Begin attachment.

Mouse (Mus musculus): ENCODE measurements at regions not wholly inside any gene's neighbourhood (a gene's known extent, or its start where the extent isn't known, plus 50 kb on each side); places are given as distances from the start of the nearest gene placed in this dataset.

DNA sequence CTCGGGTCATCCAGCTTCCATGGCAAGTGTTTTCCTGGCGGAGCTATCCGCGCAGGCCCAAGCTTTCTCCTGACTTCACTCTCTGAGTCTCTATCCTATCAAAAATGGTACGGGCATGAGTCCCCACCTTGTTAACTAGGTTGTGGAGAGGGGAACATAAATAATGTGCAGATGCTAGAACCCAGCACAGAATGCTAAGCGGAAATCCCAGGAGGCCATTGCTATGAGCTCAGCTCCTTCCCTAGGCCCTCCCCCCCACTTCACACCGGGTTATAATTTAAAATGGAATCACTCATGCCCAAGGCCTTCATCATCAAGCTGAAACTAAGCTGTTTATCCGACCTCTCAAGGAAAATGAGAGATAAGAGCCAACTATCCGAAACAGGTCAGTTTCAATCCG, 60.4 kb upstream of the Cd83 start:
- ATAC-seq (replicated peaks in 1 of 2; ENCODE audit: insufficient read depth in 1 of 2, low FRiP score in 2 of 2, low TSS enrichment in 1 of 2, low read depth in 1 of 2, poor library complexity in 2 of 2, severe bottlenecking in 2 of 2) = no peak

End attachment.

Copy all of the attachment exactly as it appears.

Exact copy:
Mouse (Mus musculus): ENCODE measurements at regions not wholly inside any gene's neighbourhood (a gene's known extent, or its start where the extent isn't known, plus 50 kb on each side); places are given as distances from the start of the nearest gene placed in this dataset.

DNA sequence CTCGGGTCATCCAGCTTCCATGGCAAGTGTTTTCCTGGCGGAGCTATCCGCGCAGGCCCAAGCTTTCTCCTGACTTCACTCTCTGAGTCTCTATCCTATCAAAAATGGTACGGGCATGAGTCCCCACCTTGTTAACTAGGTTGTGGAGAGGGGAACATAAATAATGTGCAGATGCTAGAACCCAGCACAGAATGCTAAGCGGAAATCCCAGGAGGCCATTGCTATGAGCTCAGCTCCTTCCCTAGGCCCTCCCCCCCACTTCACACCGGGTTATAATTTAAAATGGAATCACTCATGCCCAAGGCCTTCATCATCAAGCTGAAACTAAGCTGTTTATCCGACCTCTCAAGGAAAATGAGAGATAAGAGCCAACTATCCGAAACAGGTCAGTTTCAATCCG, 60.4 kb upstream of the Cd83 start:
- ATAC-seq (replicated peaks in 1 of 2; ENCODE audit: insufficient read depth in 1 of 2, low FRiP score in 2 of 2, low TSS enrichment in 1 of 2, low read depth in 1 of 2, poor library complexity in 2 of 2, severe bottlenecking in 2 of 2) = no peak